Admittedly, a fecal transplant—putting someone else’s poop into your body—sounds unpleasant. However, it may be the only way to cure some very serious gastrointestinal conditions that resist conventional treatment. And the procedure is not really as gross as what you’re probably imagining.

The medical name for the procedure is fecal microbiota transplantation (or FMT)—and the serious condition it most commonly treats is C. difficile (C. diff), a bacterial infection that sickens half a million Americans and kills up to 30,000 each year. In fact, both the Infectious Diseases Society of America and The Society for Healthcare Epidemiology of America have recently added FMT to their official guidelines for treating C. diff. 

An Ancient Therapy Made Modern

The concept of curing illness with donor fecal matter dates back to 4th-century China, when a cruder version of the procedure (which truly was gross—it involved making a soup!) was used to treat severe food poisoning and diarrhea. Today’s procedure administers FMT via colonoscopy, enema or a tube run through the nose and into the stomach. (An oral capsule is being tested in clinical trials.) The procedure is simple and usually performed outpatient. In most cases, the patient leaves the hospital the same day and C. diff symptoms ease within days.

The fecal matter used in FMT comes from either a local donor (someone you know or the hospital’s donor program) or from a national nonprofit stool bank called OpenBiome. In all cases, donors are screened first for illnesses, the same as for blood donors. With a local donor, medical staff mixes the stool with saline (often in a basic kitchen blender) to prepare for a transplant. OpenBiome stool donations are filtered and homogenized, then sealed and kept frozen.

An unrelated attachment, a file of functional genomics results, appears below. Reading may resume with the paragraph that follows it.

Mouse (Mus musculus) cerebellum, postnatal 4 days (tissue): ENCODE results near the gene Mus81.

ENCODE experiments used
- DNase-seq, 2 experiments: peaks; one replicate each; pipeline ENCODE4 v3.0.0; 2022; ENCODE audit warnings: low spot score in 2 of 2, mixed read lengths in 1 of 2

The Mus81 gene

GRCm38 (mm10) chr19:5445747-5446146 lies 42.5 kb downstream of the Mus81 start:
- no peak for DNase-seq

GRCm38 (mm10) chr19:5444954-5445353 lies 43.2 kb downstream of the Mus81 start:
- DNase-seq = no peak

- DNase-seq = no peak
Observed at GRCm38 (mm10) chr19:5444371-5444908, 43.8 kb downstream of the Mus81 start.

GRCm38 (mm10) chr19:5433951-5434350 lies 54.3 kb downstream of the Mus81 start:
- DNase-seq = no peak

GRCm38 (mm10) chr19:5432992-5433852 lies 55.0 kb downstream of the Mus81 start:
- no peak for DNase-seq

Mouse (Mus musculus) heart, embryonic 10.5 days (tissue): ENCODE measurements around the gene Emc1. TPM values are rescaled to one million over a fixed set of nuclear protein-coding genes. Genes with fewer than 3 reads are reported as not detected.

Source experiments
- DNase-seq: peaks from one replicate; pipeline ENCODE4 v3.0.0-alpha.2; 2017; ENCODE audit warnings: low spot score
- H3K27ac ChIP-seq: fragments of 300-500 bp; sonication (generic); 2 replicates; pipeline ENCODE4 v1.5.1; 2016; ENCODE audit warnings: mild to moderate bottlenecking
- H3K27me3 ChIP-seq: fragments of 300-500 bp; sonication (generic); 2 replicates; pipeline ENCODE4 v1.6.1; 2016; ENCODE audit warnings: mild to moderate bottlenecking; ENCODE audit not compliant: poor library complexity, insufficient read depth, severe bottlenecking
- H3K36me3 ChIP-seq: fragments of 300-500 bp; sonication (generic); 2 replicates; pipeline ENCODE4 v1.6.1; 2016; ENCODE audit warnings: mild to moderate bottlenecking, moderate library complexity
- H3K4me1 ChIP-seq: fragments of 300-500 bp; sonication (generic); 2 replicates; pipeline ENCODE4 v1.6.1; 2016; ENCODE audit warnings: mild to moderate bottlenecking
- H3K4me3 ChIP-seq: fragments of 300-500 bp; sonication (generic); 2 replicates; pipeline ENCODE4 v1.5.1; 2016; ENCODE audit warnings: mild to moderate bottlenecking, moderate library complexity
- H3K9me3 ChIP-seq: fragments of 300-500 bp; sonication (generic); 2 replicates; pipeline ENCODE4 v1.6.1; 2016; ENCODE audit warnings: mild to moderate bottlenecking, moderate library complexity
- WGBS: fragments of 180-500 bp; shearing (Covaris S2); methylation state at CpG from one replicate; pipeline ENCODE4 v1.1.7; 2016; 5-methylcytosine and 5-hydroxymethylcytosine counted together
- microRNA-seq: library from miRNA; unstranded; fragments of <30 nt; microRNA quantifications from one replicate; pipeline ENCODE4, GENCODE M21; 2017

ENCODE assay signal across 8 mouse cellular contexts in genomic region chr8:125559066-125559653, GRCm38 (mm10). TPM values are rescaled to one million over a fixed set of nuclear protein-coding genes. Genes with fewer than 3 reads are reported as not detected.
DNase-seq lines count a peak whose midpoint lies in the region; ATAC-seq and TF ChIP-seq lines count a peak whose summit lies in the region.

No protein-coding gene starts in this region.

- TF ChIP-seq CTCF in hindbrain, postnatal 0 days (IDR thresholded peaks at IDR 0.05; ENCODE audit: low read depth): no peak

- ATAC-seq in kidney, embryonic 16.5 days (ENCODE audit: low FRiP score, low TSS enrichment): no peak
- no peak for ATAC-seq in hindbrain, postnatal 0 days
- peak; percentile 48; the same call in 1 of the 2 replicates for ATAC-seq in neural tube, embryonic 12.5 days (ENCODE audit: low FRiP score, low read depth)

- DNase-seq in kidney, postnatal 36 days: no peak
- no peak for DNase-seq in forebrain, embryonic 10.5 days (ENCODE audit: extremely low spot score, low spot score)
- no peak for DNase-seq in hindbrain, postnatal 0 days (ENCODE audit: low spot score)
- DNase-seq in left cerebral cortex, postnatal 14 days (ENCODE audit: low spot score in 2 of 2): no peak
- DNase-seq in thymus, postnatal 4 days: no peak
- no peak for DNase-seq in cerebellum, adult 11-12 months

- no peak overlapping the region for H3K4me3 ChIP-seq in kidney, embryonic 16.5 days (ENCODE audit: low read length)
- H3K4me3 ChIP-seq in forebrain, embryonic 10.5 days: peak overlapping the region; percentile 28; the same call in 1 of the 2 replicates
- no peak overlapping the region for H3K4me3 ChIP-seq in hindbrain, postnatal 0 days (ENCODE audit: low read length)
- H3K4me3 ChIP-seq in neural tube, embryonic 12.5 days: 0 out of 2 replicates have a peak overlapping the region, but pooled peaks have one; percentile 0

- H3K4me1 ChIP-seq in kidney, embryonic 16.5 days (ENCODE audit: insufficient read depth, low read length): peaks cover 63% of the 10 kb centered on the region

The risk for side effects is low—for instance, abdominal discomfort or a mild fever. FMT has become so accepted as a treatment for C. diff that 97% of Americans live within two hours of a facility that performs the procedure, according to OpenBiome.

How FMT Works

The main culprit behind C. diff and many other gastrointestinal upsets is a disruption of the gut microbiome. This can be caused by medical conditions, such as a compromised immune system, diabetes or obesity…or from taking certain drugs, such as antibiotics. FMT transplants gut organisms from a healthy donor into a sick patient’s gut, repopulating the disrupted gut and helping to restore the natural balance. Numerous studies show FMT to be about 70% to 90%—or more—effective for treating recurrent C. diff infections. (If you’re wondering why probiotics don’t help, they contain only a few strains of microorganisms, not the wide, diverse spectrum contained in the stool of a healthy donor.)  

C. diff bacteria actually are present in a normal, healthy gut in small numbers. But when antibiotics—even a single course—kill off healthy gut bacteria while they’re killing the pathogens that made you sick, C. diff can take over, triggering severe diarrhea. Ironically, the standard first line of treatment for C. diff is more antibiotics, which explains why recurrent C. diff is a common problem. Especially vulnerable are children, people over age 65 and those who have a compromised immune system.

The FMT Frontier

While the effectiveness of FMT has only been established for treating C. diff—which is the only FDA-approved use outside of research—the procedure shows promise for other conditions. Because your gut microbiome is critical to your whole immune system and your general health, scientists are studying how FMT might also treat irritable bowel syndrome (IBS), Crohn’s disease, diabetes, obesity, peanut allergies and melanoma.

The National Institutes of Health is currently funding a large study that is being conducted by the Fecal Microbiota Transplantation National Registry under the guidance of the American Gastroenterological Association’s Center for Gut Microbiome Research and Education. 

The study plans to track about 4,000 FMT patients for a decade after their transplants. The researchers will be gathering data on FMT’s effectiveness for C. diff and other illnesses, including information on the short- and long-term effects. Currently, more than 20 hospitals, medical centers and medical schools across the country are participating—a number that’s expected to grow to 75.

Meanwhile, you can search for a doctor who performs FMT by going to OpenBiome.org.